Valuing Who You're With

A few years ago, I was discussing different job opportunities with a close friend and expressing concern over where certain paths may take me. At one point in the conversation, he said, "It's not where you are, it's who you're with." I realized as soon as he said this that some of the opportunities I was considering would take me too far from those I loved.

I decided that maintaining close relationships was more important than increasing my income.

I think about what he said from time to time, and it reminds me that, in a world where everything seem disposable, people are not replaceable. Now, I am not saying it is wrong to further your career or try to maximize your income. Sometimes we are being called to pursue certain opportunities. However, I know that when I have chosen people over almost anything else, I have never regretted it.

I was on a flight recently between Washington DC and Charlotte when I began conversing with a man sitting next to me. It turns out that he works Monday-Friday in Washington and returns to Charlotte each weekend to see his family. He was under no financial pressure to do this but felt it would put him in line for a possible promotion in the future.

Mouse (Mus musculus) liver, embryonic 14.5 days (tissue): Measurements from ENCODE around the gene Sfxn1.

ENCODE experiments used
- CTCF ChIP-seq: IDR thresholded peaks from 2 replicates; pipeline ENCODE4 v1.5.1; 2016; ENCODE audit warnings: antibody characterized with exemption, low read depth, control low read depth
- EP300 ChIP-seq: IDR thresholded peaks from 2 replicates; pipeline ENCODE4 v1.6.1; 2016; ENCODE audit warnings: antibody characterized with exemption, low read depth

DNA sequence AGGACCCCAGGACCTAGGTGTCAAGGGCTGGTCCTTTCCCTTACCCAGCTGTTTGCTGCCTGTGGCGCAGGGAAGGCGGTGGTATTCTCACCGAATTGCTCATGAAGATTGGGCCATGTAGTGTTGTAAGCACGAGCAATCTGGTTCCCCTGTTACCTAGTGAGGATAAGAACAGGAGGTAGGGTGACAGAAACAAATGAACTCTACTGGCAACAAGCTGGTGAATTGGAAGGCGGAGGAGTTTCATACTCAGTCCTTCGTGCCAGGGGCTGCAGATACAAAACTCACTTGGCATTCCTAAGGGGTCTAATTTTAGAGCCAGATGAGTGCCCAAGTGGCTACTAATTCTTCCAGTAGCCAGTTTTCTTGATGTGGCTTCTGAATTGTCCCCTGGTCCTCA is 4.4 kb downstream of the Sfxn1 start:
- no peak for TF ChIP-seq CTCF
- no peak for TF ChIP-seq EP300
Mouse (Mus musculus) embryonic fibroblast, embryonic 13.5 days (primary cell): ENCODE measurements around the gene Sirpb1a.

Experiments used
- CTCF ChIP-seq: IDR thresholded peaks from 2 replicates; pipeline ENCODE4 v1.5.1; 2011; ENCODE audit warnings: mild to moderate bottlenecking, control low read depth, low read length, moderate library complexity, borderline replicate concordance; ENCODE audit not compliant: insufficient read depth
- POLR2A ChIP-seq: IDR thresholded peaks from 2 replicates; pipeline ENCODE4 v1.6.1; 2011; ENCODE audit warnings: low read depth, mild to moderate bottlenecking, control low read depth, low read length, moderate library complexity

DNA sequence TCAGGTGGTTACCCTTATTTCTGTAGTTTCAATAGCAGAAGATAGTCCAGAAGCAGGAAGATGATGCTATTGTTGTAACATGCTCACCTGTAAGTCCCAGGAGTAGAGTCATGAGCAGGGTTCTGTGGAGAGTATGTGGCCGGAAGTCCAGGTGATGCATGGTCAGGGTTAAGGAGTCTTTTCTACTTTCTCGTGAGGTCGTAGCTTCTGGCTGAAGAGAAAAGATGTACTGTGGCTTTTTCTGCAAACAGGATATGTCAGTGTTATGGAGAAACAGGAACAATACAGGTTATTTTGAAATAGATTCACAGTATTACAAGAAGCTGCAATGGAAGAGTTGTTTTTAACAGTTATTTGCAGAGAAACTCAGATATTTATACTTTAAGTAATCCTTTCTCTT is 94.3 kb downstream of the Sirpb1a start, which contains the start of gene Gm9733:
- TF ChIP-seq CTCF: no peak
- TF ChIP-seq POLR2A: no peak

At the same time, he reported missing his family terribly and openly wondered if the arrangement was worth it. Time with his family had become his sacrifice and he did not seem particularly happy. He was discovering that "It's who you're with."

I have known many people entering retirement who had the freedom to live wherever they wanted. In deciding where to retire, they would discuss the weather, cost of living, and distance from loved ones for each potential location. More often than not, I have seen the factors prioritized in that order. This frequently results in a decision to retire in a tropical paradise nowhere near family or friends.

Over time, many who make that decision have reconsidered and relocated again to be closer to loved ones. They discovered that "It's who you're with."

We tend to lose sight of what truly matters in our lives and overvalue the unimportant. Many years ago, my personal quest for cars, houses, and boats was an example of this. I was missing the true richness in my life. I had a wonderful family who was supportive and loving. We all had our health and we enjoyed being around each other. Who could ask for more?

I was a success based solely on all of that. However, I cared as much about what was parked in my garage as I did about who was sitting at my dinner table. God had blessed be with these great relationships, but I chose not to see them as sufficient for fulfillment. I only discovered much later that "It's who you're with."

Those who possess this essential for building relationships recognize that people should always be the priority. This is evident in where they live, in how they spend their time, and in their lasting personal relationships.

In Genesis, we find a message stating that it is not good for man to be alone. God blessed us with each other. Recognizing the importance of those around us unlocks one of the true treasures of this life. Every person who has been placed in our lives is a gift. It is up to us to allow that gift to be a source of enrichment.